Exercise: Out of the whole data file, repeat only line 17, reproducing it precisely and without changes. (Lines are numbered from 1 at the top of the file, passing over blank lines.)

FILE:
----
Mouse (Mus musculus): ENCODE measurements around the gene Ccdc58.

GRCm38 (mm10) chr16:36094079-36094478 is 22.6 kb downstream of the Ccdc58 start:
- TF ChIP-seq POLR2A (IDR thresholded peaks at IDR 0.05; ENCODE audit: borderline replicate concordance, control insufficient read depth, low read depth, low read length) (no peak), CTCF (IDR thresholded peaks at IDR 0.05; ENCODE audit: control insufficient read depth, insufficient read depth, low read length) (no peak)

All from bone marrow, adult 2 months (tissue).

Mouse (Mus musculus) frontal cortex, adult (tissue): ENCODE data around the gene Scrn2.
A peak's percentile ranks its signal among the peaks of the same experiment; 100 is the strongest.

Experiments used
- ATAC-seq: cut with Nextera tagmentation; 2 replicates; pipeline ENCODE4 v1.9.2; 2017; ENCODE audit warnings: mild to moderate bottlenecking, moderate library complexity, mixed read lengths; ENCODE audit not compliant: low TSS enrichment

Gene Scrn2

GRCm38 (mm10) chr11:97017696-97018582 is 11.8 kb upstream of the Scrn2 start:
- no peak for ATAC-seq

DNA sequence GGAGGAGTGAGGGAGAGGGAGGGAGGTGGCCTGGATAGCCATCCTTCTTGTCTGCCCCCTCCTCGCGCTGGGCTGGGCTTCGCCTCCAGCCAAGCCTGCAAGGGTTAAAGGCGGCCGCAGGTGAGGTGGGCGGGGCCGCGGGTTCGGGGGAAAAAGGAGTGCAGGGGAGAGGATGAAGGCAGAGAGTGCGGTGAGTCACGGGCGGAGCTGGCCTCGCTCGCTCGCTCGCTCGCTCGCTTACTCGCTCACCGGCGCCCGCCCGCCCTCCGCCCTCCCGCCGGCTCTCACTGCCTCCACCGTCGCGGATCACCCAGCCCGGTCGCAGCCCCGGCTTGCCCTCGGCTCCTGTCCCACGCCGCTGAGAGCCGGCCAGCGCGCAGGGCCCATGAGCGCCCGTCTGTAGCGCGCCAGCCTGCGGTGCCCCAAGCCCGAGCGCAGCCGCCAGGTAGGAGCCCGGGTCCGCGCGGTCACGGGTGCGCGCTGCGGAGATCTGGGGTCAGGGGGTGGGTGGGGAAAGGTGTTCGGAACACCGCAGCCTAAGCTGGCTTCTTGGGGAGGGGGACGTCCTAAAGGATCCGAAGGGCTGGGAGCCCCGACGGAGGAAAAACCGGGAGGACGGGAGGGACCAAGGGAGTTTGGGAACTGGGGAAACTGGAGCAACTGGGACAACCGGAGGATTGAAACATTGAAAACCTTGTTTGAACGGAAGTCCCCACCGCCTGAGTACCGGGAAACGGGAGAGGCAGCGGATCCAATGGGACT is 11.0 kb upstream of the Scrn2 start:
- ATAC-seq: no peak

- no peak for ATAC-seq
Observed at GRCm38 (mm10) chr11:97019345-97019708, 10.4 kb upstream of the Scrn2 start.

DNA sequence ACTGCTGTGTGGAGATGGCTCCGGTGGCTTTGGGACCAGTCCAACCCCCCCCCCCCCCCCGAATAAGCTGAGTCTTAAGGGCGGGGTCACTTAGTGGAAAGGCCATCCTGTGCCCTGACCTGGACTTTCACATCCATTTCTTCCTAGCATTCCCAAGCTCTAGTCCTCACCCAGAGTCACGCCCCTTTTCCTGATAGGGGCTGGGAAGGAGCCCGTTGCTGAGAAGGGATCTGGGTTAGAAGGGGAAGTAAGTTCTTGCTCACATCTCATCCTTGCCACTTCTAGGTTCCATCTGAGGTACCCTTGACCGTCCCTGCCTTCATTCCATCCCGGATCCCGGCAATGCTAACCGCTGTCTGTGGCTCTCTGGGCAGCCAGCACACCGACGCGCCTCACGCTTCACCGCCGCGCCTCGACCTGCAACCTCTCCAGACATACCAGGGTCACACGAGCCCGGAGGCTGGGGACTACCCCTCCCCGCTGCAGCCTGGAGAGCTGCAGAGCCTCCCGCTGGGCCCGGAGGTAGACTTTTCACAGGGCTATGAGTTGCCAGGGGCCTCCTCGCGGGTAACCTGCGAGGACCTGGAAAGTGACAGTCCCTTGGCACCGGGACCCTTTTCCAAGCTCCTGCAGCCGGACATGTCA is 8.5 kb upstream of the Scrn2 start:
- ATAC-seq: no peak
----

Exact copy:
- ATAC-seq: no peak